President Zelensky addresses the Grammies in April

Why are we supporting Ukraine?

A cautionary note about vicarious war


This article is taken from the May 2022 issue of The Critic. To get the full magazine why not subscribe? Right now we’re offering five issues for just £10.

The Ukrainian flag and its colours are proliferating across the British landscape, virtual and real. They are to be seen fluttering above town halls, on people’s social media pages, at football grounds, illuminating buildings, while outside the gates of a fishmongers in Shoreham a massive shrimp has been repainted blue and yellow, its pincers now holding a Molotov (prawn!) cocktail. 

Accompanying such visual displays has been an outpouring of fundraising efforts, a generosity of spirit washing across the nation. Simultaneously, businesses, universities, local and district councils are actively severing ties with Russia, often far beyond the requirements of official sanctions.

UK and Ukrainian flags fly in Church Street, Twickenham

“We stand with Ukraine,” say the banners. Indeed, there is a pervasive sense in which — at least for the moment — we are all Ukrainians now. Solidarity and sympathy with a victim nation is understandable, alongside outrage and concern at an unexpectedly aggressive Russian action. 

Strategically, military planners possibly spy an interest in sucking Russia into a drawn out quagmire, depleting its military resources, sapping its morale, and in so doing bolstering Western power. Yet notions of sympathy and strategic incentives don’t fully capture the generalised mood of emotional investment and angst, but also projective consummation at the prospect of reflected glory deriving from the conflict.

From Finlandisation to Europeanisation

On the face of it, such a level of support for Ukraine is not self-evident. Ever since the end of the Cold War, Ukraine has suffered widespread corruption and failed to fully meet European and Western standards of governance. In 2016 the EU Commission president, Jean-Claude Juncker, suggested a time horizon of 20-25 years for both EU and NATO membership. Indeed, luminaries of Western strategic thinking, such as Henry Kissinger and Zbigniew Brzezinski, at least since 2014, have argued that Ukraine would be better off recognising itself as a geopolitical buffer. It should “Finlandise”, something also recently suggested by President Macron.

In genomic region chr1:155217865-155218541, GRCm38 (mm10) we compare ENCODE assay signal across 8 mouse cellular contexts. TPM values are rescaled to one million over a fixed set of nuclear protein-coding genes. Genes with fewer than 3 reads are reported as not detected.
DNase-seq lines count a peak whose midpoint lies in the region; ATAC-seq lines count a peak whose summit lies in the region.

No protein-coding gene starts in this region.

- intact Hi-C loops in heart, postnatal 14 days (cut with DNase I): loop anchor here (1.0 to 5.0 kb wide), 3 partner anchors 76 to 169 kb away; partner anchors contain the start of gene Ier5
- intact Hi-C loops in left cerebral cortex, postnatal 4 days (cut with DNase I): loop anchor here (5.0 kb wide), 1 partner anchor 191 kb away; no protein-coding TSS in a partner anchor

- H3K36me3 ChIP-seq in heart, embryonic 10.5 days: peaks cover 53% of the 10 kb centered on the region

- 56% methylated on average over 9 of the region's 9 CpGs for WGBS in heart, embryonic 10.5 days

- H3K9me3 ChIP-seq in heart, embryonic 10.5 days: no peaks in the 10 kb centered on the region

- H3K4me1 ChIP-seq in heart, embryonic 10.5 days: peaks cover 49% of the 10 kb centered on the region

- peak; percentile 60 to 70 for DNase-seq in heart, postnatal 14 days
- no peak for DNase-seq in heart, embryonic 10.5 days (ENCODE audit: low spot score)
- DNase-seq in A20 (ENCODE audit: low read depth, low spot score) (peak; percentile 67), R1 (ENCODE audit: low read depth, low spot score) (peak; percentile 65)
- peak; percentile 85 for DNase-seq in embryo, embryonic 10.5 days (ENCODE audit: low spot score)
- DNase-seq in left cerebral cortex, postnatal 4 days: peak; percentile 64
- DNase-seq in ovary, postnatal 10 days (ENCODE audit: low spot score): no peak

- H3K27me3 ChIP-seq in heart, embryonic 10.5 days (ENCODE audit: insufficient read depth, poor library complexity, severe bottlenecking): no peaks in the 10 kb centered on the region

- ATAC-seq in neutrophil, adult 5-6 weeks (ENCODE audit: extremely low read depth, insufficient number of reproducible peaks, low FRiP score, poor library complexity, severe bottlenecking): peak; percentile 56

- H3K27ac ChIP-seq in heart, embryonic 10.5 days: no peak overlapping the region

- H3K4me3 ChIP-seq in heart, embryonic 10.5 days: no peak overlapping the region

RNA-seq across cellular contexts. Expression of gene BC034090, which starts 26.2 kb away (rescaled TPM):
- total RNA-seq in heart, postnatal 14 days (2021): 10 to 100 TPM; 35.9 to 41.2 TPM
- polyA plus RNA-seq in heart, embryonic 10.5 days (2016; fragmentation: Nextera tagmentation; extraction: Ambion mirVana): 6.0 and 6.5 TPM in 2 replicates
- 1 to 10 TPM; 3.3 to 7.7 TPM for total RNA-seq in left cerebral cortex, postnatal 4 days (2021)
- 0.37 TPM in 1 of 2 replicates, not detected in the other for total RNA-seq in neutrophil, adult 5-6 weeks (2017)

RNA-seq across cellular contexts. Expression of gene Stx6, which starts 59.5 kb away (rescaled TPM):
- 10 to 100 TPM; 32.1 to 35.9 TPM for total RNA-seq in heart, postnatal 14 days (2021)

Vicarious identities are tempting because they can help us uphold a sense of self-identity

Today, though, the situation is very different. For instance, the initial days of the conflict were marked by Western journalists “discovering” the hitherto unknown “European” ambience of Ukrainian cities and that their residents look just like us. Setting aside the sometimes racialised dimensions of such observations, from being on its cognitive margins Ukraine has been positioned as emblematic of European civilisation, sometimes being described as at the “heart of Europe”. 

This bears stark comparison with the wars of the 1990s that ripped apart the former Yugoslavia. Then, Western discourse emphasised their strangeness, their tribalism, and not least their “Balkan” element, a rhetorical and psychological distancing that facilitated an approach of disengagement and containment, a position that changed only once Bosnia and Herzegovina was identified as fighting for “European” cosmopolitan values. 

By contrast, Ukraine’s current “European” framing means that their fight is not simply supported, but is frequently represented as a fight for “us”, and in that, also, in some sense, “our” fight, with Ukraine even represented as the embodiment of “us” — that is, “we too” are under attack.

Vicarious Identity

Beyond simply identifying and sympathising with the Ukrainians, we are living through them, internalising their experiences as our own. Consider, for instance, the comments of the Defence Secretary, Ben Wallace, who was caught on camera at the start of the conflict, talking to soldiers at the Horse Guards building in Whitehall suggesting that: